Professional party games amuse in Wrigleyville

Under+the+Gun+actors+held+back+laughs+while+sharing+personal+stories+with+the+audience.+Left+to+right%3A+Nick+Bernardi%2C+Erin+Diehl+and+Sam+Howard.
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Professional party games amuse in Wrigleyville

Under the Gun actors held back laughs while sharing personal stories with the audience. Left to right: Nick Bernardi, Erin Diehl and Sam Howard.

Under the Gun actors held back laughs while sharing personal stories with the audience. Left to right: Nick Bernardi, Erin Diehl and Sam Howard.

Santiago Covarrubias

Under the Gun actors held back laughs while sharing personal stories with the audience. Left to right: Nick Bernardi, Erin Diehl and Sam Howard.

Santiago Covarrubias

Santiago Covarrubias

Under the Gun actors held back laughs while sharing personal stories with the audience. Left to right: Nick Bernardi, Erin Diehl and Sam Howard.

By Zoe Eitel, Arts & Culture Reporter

Audience members wait with bated breath for the climax of Nick Bernardi’s story about sleeping with someone after knowing her for only an hour. When the punch line is delivered, the floor shakes from the  gales of laughter echoing through the theater.

Although the idea of playing “Never Have I Ever” is not a new one, the actors at Under the Gun Theater, 956 W. Newport Ave., put a spin on the classic high school game, which involves audience participation and improv scenes. Following a successful four months at its Wrigleyville location, the improv show has been extended through the end of September.

The game is played with prewritten cards containing embarrassing statements that are assigned to audience members at the box office. Cardholders visit the stage to read the statement, and if an actor has done what the card reads, he or she will explain the story behind the experience.

After the actors have explained their stories, they perform a series of improv scenes that are usually based on the personal anecdotes they have shared.

“You want to take bits and pieces from the stories that inspire you to create a scene,” said Erin Diehl, an actress in the show.

Although the actors shamelessly told their cringeworthy stories, Bernardi admitted that he sometimes shares his second-worst story to play it safe because the worst is too inappropriate to be told in front of people.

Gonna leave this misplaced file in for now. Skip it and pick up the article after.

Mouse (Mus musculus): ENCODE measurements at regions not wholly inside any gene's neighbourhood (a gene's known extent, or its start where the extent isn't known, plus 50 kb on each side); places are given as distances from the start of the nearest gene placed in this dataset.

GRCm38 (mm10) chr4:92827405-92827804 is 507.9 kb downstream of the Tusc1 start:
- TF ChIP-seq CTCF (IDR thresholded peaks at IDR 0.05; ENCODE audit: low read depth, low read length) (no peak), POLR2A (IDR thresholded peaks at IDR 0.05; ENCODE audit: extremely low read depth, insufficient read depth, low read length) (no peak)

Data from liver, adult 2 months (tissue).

Kevin Mullaney, the theater’s artistic director, said actors have to edit themselves onstage when performing improv. Mullaney is usually the host, but he likes to perform when the cast is shorthanded, as he did on Aug. 28.

Mullaney said Angie McMahon, Under the Gun executive director, came up with the idea for the show. McMahon and Mullaney thought the game would make a good show because when performing “Never Have I Ever,” people confess a lot of personal information, which can be a good basis for comedy.

“It’s a fun excuse to tell a story that you might not otherwise tell,” Bernardi said.

“Never Have I Ever” encourages audience members to participate in the storytelling aspect of the game. Actress Sam Howard said it is great when the audience participates, and that they sometimes remain on the stage for a while, whereas other times participants get embarrassed and return to their seats quickly.

To keep things interesting, the actors do line skits using cards from other games between rounds of “Never Have I Ever.” One segment from the Aug. 28 show was called “Sex with me is like…” and was played with cards from “Apples to Apples.” The host would read a card to complete the phrase, and the actors would take turns making one-line statements explaining why that card represents their sex life.

“Never Have I Ever” began its run at the theater in May, and the audience size has not fallen off since. Mullaney said figuring out how long to run a show is tough but after a while it becomes easier to sense the “hook” a certain show has.

The decision to extend the show through September was made based on its popularity.

“We have generated an audience that keeps coming back,” Mullaney said.

Upcoming shows at the Under the Gun Theater can be found on the theater’s website as well as flexible pricing for tickets to most shows. Buyers can change the price to whatever they feel like paying. The options range from $3 off to free depending on the show.

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